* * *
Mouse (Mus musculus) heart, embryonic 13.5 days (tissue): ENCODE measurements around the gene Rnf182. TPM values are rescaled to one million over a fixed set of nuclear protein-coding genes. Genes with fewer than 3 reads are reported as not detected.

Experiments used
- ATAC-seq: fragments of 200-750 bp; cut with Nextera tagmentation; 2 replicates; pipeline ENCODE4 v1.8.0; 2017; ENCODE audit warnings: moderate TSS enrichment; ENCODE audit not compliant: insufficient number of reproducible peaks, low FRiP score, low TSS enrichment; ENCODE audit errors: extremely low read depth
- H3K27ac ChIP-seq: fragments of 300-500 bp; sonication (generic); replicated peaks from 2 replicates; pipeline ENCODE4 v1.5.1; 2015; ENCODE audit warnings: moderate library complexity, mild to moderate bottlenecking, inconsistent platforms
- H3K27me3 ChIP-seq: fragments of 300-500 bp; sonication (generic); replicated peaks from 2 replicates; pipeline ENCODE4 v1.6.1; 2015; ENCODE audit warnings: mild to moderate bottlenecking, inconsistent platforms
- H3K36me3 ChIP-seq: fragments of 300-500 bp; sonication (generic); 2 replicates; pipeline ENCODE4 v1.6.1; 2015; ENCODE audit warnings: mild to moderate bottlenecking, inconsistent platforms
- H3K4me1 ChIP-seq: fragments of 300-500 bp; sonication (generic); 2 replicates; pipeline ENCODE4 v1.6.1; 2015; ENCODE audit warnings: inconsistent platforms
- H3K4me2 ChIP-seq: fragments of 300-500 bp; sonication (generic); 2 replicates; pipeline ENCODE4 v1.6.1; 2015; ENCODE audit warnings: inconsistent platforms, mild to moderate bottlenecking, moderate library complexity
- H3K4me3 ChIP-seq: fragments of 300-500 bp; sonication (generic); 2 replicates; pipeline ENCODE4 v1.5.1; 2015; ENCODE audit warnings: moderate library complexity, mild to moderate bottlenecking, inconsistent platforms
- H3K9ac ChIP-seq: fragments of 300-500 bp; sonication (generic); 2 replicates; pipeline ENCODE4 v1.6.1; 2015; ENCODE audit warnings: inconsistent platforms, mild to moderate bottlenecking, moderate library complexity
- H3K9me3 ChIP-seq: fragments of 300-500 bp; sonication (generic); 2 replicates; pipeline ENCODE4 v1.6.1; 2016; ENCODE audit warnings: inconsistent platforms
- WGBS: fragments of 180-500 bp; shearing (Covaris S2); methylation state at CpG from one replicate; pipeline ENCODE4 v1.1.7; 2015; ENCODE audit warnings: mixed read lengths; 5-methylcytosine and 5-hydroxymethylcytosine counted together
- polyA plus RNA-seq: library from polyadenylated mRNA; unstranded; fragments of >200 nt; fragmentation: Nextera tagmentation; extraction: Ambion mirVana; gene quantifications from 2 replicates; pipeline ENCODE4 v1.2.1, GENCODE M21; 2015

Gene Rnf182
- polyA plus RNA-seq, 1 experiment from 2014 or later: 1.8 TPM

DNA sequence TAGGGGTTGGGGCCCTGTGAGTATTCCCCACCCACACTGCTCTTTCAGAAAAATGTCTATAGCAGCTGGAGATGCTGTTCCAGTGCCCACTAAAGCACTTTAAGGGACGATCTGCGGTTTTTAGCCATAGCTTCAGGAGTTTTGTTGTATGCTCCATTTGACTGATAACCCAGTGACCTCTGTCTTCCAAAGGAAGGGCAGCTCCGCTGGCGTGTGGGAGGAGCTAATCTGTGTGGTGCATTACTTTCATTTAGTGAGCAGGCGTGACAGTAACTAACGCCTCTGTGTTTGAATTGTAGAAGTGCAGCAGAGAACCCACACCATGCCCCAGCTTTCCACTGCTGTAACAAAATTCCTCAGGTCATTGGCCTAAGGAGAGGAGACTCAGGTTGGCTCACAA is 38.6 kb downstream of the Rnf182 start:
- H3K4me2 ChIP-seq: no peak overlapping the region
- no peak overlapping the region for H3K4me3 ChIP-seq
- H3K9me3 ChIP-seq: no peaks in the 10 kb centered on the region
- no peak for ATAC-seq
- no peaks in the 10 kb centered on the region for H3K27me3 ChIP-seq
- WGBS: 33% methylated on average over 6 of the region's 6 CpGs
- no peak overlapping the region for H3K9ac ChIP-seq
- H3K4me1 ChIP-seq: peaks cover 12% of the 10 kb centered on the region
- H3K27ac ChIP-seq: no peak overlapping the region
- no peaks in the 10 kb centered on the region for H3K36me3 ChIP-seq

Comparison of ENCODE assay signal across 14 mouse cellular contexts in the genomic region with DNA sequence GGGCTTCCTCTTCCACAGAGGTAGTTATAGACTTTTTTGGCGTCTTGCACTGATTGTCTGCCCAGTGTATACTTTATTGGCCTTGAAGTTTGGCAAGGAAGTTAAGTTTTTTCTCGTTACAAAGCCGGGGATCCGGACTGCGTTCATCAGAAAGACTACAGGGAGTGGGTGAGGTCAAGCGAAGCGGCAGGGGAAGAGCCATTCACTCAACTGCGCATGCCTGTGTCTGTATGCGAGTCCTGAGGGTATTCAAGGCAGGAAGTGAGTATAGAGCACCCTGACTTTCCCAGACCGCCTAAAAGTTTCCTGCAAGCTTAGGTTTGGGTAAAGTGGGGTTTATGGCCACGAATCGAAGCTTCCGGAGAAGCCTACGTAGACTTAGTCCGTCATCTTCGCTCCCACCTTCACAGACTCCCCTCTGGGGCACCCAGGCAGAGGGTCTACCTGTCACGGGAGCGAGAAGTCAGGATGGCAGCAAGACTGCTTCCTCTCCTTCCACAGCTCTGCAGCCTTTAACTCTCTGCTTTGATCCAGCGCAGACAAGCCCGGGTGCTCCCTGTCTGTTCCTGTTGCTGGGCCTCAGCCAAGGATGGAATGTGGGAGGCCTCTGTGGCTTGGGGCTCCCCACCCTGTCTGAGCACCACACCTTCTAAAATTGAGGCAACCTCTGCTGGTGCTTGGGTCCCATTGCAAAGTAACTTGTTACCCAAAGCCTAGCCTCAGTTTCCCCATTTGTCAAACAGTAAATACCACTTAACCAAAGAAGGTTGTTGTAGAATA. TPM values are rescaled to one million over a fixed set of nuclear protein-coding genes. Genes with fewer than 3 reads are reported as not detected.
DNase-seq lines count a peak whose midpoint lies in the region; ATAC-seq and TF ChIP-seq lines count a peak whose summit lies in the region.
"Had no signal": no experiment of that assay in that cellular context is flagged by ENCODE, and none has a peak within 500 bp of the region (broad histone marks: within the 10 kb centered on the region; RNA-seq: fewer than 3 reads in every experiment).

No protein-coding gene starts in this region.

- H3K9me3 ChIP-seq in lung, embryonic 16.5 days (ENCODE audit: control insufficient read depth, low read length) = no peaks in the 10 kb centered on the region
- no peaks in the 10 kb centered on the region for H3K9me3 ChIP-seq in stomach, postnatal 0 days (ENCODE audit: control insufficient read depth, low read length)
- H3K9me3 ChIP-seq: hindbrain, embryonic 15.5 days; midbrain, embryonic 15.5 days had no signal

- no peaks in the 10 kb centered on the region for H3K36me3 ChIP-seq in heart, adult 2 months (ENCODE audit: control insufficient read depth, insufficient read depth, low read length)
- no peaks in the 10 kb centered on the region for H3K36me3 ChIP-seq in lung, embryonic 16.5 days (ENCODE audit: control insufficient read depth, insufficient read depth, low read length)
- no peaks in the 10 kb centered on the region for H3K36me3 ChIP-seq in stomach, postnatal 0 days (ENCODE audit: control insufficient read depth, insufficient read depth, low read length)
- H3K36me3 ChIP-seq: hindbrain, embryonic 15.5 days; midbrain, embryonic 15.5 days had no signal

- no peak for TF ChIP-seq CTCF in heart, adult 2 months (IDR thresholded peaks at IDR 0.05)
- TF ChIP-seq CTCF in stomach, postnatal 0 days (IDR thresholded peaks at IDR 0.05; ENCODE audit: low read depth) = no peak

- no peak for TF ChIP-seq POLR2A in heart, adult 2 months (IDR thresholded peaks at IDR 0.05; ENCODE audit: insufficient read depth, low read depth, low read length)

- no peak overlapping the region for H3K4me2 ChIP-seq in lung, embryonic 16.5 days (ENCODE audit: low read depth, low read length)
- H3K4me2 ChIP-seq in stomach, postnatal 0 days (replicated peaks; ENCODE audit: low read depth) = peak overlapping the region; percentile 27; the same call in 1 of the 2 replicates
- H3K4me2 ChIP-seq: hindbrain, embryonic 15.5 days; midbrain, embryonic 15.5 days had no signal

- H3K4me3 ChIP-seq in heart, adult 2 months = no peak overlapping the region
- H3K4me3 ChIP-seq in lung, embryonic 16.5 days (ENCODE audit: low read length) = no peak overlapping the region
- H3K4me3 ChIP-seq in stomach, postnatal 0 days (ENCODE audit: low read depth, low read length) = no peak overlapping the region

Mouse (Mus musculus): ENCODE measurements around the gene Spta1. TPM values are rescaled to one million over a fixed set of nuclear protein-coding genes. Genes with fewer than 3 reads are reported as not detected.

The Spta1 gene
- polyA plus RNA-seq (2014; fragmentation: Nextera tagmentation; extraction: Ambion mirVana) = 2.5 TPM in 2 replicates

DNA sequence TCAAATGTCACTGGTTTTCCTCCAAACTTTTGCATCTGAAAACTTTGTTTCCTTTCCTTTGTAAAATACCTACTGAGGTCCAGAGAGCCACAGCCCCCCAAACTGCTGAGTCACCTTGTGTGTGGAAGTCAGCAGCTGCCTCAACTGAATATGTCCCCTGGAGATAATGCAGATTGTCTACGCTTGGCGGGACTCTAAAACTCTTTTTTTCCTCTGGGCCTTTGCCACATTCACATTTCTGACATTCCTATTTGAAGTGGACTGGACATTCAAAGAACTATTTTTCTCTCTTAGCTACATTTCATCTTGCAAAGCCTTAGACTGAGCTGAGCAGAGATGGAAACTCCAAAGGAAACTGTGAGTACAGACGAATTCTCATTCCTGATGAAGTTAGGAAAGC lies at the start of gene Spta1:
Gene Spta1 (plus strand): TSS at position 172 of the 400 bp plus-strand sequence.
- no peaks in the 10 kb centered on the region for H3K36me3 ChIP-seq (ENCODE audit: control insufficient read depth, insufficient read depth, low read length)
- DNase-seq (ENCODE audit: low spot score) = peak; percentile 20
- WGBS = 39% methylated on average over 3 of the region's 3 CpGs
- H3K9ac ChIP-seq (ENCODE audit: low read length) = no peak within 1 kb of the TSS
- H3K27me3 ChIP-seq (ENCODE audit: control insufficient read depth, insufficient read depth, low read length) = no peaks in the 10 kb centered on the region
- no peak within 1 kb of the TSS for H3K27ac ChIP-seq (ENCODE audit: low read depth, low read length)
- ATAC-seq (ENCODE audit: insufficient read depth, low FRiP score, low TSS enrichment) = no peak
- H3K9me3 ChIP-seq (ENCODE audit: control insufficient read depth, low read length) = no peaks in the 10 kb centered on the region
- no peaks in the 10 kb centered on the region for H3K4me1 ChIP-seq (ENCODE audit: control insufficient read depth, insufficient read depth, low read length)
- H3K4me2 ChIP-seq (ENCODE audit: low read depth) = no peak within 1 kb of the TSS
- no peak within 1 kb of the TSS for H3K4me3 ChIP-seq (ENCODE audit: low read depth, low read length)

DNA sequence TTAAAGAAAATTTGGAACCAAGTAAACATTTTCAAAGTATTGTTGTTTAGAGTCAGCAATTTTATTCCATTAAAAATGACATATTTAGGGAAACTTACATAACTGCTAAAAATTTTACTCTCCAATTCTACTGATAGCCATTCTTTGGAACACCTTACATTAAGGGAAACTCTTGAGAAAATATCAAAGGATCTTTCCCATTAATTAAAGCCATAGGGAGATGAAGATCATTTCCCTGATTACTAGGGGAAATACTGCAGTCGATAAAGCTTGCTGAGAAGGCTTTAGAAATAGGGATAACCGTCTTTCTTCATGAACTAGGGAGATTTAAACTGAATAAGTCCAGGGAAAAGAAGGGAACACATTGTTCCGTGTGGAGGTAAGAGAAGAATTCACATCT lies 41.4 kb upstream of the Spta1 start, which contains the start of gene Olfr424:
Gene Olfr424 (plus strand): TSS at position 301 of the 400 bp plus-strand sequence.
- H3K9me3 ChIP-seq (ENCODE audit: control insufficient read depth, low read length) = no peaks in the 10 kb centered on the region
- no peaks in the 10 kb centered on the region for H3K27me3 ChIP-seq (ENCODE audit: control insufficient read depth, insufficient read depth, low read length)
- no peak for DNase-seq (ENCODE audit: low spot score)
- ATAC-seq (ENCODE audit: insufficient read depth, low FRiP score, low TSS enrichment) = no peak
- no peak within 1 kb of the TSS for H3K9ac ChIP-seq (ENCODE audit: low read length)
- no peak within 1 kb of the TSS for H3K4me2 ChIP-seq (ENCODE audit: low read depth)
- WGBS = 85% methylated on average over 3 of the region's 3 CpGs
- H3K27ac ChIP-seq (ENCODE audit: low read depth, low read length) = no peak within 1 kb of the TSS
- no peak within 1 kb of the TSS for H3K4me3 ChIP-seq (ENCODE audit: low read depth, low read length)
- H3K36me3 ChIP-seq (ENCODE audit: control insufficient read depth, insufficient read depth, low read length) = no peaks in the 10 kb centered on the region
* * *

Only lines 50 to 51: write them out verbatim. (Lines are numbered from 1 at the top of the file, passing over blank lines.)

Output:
DNA sequence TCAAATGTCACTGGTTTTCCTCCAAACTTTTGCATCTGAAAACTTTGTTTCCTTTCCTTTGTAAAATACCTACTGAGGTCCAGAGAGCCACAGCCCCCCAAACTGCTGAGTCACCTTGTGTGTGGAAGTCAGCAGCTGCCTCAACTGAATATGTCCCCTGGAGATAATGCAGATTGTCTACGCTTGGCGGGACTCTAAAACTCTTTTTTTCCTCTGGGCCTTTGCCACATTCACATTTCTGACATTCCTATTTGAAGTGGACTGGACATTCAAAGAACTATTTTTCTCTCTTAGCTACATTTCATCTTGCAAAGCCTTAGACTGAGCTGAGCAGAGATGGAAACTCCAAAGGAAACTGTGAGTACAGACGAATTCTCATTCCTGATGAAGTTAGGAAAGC lies at the start of gene Spta1:
Gene Spta1 (plus strand): TSS at position 172 of the 400 bp plus-strand sequence.